Alcohol dependence is always characterised by craving, a preoccupation with alcohol and continued drinking, in spite of harmful consequences. As a result of that alcohol dependence may also be associated with criminal activity, domestic violence and accompanied by an increased rate of significant mental health and physical disorders. Heavy alcohol use can lead to damage in certain areas of the brain and is known as alcohol-related brain damage, or ARBD. Scientists know that brain function can be affected by prolonged alcohol abuse; its structure and physical shape can also be altered, leading to serious problems. ARBD is responsible for mood, memory, and learning problems as well as changes in personality. Some of the symptoms of ARBD are similar to those of Alzheimer’s disease.
The Neuroscience and Brain Chemistry behind Alcohol Withdrawal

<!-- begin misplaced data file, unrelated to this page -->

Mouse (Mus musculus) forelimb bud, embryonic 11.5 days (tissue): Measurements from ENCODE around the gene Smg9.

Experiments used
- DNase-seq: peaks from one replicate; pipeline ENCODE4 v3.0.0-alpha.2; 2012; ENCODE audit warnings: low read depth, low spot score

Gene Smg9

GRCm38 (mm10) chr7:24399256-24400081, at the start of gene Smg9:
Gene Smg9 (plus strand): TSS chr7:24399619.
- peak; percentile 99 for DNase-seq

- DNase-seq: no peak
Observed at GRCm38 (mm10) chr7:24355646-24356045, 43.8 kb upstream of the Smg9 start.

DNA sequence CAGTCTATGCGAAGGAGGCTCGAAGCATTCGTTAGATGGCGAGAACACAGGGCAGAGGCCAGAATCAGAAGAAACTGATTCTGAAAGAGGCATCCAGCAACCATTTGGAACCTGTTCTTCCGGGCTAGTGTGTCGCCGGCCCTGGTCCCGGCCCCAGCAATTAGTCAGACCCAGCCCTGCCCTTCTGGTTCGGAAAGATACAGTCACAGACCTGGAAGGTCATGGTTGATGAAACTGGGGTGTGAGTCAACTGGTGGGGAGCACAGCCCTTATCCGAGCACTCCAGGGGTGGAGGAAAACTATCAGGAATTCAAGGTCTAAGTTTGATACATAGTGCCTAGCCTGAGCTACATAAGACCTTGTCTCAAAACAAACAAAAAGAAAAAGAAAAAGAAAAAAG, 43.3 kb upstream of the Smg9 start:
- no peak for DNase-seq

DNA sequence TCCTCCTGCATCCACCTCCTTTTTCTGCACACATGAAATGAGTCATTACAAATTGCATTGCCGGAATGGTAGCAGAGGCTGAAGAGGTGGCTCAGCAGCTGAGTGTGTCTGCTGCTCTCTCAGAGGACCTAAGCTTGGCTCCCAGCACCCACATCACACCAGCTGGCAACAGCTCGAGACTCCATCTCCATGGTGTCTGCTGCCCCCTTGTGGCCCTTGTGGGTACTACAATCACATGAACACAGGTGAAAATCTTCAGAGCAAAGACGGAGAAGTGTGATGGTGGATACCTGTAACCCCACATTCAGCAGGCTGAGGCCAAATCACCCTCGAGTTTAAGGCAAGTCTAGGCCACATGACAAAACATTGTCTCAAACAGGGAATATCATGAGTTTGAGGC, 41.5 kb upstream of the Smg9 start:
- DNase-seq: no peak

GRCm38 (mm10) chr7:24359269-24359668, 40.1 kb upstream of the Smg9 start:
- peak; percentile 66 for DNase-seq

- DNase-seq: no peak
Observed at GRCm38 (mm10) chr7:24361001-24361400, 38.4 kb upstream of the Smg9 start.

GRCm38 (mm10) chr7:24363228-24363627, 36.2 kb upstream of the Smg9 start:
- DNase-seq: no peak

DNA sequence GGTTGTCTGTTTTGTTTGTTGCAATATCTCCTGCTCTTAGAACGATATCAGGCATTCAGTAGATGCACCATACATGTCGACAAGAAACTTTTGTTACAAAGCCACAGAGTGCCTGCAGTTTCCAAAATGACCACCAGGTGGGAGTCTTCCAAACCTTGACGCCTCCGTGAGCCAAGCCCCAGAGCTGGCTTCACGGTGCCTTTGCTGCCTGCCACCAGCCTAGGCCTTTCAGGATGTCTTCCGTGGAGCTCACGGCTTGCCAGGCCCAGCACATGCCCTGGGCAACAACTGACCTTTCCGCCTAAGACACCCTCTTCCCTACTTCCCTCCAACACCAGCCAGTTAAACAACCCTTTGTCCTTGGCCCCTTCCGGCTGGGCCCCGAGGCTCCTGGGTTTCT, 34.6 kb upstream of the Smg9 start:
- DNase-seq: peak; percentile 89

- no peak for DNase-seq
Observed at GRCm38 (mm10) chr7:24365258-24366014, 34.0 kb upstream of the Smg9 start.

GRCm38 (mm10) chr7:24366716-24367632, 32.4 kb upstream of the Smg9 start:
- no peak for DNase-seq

People with alcohol dependency are prone to be malnourished and suffer vitamin deficiencies, especially thiamine (vit B1). Thiamine deficiency is caused by poor intake (e.g. poor intake and frequent vomiting) or poor absorption in general. Though thiamine appears to have other adverse effects on bodily systems, the nervous system (central and peripheral) are most sensitive to the thiamine deficiency. Thiamine deficiency can cause thiamine reversible Wernicke’s encephalopathy which if not treated can progress to irreversible Korsakoff’s syndrome. Anxiety, depression, and suicidal thoughts are all common results of alcohol dependency. This is because prolonged heavy drinking effects the neurotransmitters in the brain which regulate mood. Two of the most important neurotransmitters for mood are dopamine and serotonin, which are responsible for creating the positive feelings vital for a healthy mind. Research shows that the levels of both serotonin and dopamine are often heavily altered in the brains of alcoholics, leading to deteriorating mental health and, often, a negative spiral of alcohol use. Changes in the brain chemistry also increase the risk of experiencing withdrawal symptoms when you stop drinking. As mentioned, alcohol impairs the way in which the brain functions and it can interfere with the way in which it communicates messages and chemical signals around the body. It slows down signal transmissions, which explains why you might experience sedation and sleepiness when intoxicated. Over time, the brain will adjust to the presence of alcohol. It will increase the production of excitatory neurotransmitters to compensate for the depressant effects of the alcohol. Nevertheless, when alcohol supply is suddenly cut off, the brain is forced to respond and readjust again, leading to many of the unpleasant symptoms. You can read more about the symptoms by going to 'Alcohol & Human Body tab on this website.